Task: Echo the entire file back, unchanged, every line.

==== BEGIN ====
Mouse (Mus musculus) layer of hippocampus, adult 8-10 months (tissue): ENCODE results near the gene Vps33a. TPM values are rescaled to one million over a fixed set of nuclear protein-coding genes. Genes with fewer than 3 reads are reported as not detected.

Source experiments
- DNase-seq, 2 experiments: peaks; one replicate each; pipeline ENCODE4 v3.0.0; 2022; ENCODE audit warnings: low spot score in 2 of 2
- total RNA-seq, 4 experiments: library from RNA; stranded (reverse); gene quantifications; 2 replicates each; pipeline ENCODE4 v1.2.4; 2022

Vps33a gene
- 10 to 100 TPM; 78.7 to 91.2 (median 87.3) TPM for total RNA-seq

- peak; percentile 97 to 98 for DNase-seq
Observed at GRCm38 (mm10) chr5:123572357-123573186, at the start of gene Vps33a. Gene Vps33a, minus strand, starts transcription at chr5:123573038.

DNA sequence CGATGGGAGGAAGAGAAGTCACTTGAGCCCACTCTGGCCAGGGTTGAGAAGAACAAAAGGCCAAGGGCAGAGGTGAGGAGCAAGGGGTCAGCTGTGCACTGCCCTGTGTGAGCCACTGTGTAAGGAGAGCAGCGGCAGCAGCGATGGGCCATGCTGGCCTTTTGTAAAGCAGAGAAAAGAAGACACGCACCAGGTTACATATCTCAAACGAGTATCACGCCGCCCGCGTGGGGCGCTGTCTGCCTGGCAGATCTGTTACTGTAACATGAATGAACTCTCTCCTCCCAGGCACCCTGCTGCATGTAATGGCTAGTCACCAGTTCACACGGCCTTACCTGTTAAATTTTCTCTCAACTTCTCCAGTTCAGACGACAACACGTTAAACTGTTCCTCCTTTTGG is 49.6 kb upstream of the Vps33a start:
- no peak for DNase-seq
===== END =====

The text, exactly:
Mouse (Mus musculus) layer of hippocampus, adult 8-10 months (tissue): ENCODE results near the gene Vps33a. TPM values are rescaled to one million over a fixed set of nuclear protein-coding genes. Genes with fewer than 3 reads are reported as not detected.

Source experiments
- DNase-seq, 2 experiments: peaks; one replicate each; pipeline ENCODE4 v3.0.0; 2022; ENCODE audit warnings: low spot score in 2 of 2
- total RNA-seq, 4 experiments: library from RNA; stranded (reverse); gene quantifications; 2 replicates each; pipeline ENCODE4 v1.2.4; 2022

Vps33a gene
- 10 to 100 TPM; 78.7 to 91.2 (median 87.3) TPM for total RNA-seq

- peak; percentile 97 to 98 for DNase-seq
Observed at GRCm38 (mm10) chr5:123572357-123573186, at the start of gene Vps33a. Gene Vps33a, minus strand, starts transcription at chr5:123573038.

DNA sequence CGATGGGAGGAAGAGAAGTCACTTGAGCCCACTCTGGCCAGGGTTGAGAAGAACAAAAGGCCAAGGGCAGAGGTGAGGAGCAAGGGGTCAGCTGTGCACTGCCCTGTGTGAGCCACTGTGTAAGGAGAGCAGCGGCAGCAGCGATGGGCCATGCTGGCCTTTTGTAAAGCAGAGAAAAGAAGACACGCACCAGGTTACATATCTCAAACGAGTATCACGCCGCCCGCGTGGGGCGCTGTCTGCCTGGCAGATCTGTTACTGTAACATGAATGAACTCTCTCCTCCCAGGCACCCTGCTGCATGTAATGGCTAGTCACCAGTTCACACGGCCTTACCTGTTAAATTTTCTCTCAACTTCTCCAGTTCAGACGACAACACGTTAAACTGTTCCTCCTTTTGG is 49.6 kb upstream of the Vps33a start:
- no peak for DNase-seq